Pastor Ingrid’s sermon from Sunday, June 19. Listen along here.
The gospel according to Luke, the eighth chapter:
26 Then they arrived at the country of the Gerasenes, which is opposite Galilee. 27 As he stepped out on land, a man of the city who had demons met him. For a long time he had worn no clothes, and he did not live in a house but in the tombs. 28 When he saw Jesus, he fell down before him and shouted at the top of his voice, “What have you to do with me, Jesus, Son of the Most High God? I beg you, do not torment me”— 29 for Jesus had commanded the unclean spirit to come out of the man. (For many times it had seized him; he was kept under guard and bound with chains and shackles, but he would break the bonds and be driven by the demon into the wilds.) 30 Jesus then asked him, “What is your name?” He said, “Legion”; for many demons had entered him. 31 They begged him not to order them to go back into the abyss. 32 Now there on the hillside a large herd of swine was feeding; and the demons begged Jesus to let them enter these. So he gave them permission. 33 Then the demons came out of the man and entered the swine, and the herd rushed down the steep bank into the lake and was drowned. 34 When the swineherds saw what had happened, they ran off and told it in the city and in the country. 35 Then people came out to see what had happened, and when they came to Jesus, they found the man from whom the demons had gone sitting at the feet of Jesus, clothed and in his right mind. And they were afraid. 36 Those who had seen it told them how the one who had been possessed by demons had been healed. 37 Then all the people of the surrounding country of the Gerasenes asked Jesus to leave them; for they were seized with great fear. So he got into the boat and returned. 38 The man from whom the demons had gone begged that he might be with him; but Jesus sent him away, saying, 39 “Return to your home, and declare how much God has done for you.” So he went away, proclaiming throughout the city how much Jesus had done for him.
Word of God. Word of life. Thanks be to God.
It was one year ago, almost to the day, that I stood in this pulpit and lamented the massacre at Mother Emanuel African Methodist Episcopal Church in Charleston, South Carolina that claimed the lives of nine bible-reading, community-loving people of color. Today, I stand before you again and decry the massacre of forty-nine beloveds at a gay nightclub in Orlando. I’m relatively new to this whole preaching gig; why do I get the sense that I’m already repeating myself?
When we gathered for worship last Sunday morning, we had little knowledge about the events that had unfolded under the cover of night. In between services, Pastor Jay read a headline that indicated that something terrible had happened at the Pulse nightclub. The details were uncertain; the prayer petition that we quickly added as we processed up the aisle was vague: “We remember all those affected by the latest incident of gun violence in Orlando.”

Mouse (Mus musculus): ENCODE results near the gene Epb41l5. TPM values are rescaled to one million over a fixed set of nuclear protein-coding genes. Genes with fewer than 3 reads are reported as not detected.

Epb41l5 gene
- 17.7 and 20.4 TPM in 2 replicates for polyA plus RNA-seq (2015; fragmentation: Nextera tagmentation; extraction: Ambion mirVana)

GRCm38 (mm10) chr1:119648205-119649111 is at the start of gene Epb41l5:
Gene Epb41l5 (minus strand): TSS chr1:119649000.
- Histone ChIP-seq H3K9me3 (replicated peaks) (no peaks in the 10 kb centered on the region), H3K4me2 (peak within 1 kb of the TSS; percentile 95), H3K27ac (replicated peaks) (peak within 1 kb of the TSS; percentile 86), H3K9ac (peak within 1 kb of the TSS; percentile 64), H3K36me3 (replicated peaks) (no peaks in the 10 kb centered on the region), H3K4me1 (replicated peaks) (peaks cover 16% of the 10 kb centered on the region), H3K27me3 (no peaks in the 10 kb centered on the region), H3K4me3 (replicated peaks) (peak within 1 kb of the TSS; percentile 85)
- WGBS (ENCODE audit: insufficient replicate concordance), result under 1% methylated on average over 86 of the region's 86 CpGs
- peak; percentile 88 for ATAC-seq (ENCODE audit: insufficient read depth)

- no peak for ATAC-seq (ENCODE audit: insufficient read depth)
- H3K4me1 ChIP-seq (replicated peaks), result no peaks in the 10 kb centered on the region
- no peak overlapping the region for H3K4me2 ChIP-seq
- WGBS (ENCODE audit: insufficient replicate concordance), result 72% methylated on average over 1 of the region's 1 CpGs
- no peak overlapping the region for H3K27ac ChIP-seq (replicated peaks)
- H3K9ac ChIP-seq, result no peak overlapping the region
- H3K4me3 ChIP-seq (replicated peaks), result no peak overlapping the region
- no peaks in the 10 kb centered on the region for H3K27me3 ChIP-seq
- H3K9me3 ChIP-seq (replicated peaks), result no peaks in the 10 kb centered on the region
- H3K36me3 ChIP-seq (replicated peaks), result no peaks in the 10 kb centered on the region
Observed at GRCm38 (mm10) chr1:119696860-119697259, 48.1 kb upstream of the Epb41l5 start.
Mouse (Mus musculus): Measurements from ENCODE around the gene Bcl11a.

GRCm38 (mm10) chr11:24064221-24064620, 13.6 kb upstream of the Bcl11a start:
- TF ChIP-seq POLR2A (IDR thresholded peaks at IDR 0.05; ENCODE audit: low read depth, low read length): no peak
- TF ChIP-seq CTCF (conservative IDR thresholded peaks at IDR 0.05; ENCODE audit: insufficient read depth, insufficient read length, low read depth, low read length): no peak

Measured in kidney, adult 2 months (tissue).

We now know how insufficient that petition was. 50 people are dead. 49 of them had no idea when they showed up to the Pulse that they would encounter anything other than music and dancing and acceptance. In a gorgeous piece in the Washington Post, Justin Torres writes about Latin Night at the Queer Club, saying, “[W]hen you walk into the club, if you’re lucky, it feels expansive. “Safe space” is cliché, overused, and exhausted in our discourse, but the fact remains that a sense of safety transforms the body, transforms the spirit. So many of us walk through the world without it.” There, transfigured by disco light, Torres writes, “The only imperative is to be transformed…to lighten, loosen, see yourself reflected in the beauty of others.”[i] For those of us who feel bound by societal norms that we had no hand in creating, safe spaces like the club have the potential to feel like freedom.
The difference between being bound and being free is at the center of our gospel story this week.[ii] I actually think that the difference between being bound and being free is at the center of our gospel story most weeks. We don’t have to look back very far to see the pattern emerge: The man living in the graveyard in today’s reading. The unnamed woman who anointed Jesus’ feet last week. The mother next to her son’s casket the week before. And the Roman solider the week before that. Luke is filled with stories in which Jesus meets someone who is wrongfully bound by society’s chains and says “nope, I don’t think so, no more.” No more to the dominant culture’s expectations, no more to the isolation that comes from being termed “other.” Jesus has this wonderful ability to see the chains hanging from every single person he meets. I like to imagine that he chooses to remove them one link at a time with a big ol’ bolt cutter, so that his message of freedom cannot be misunderstood.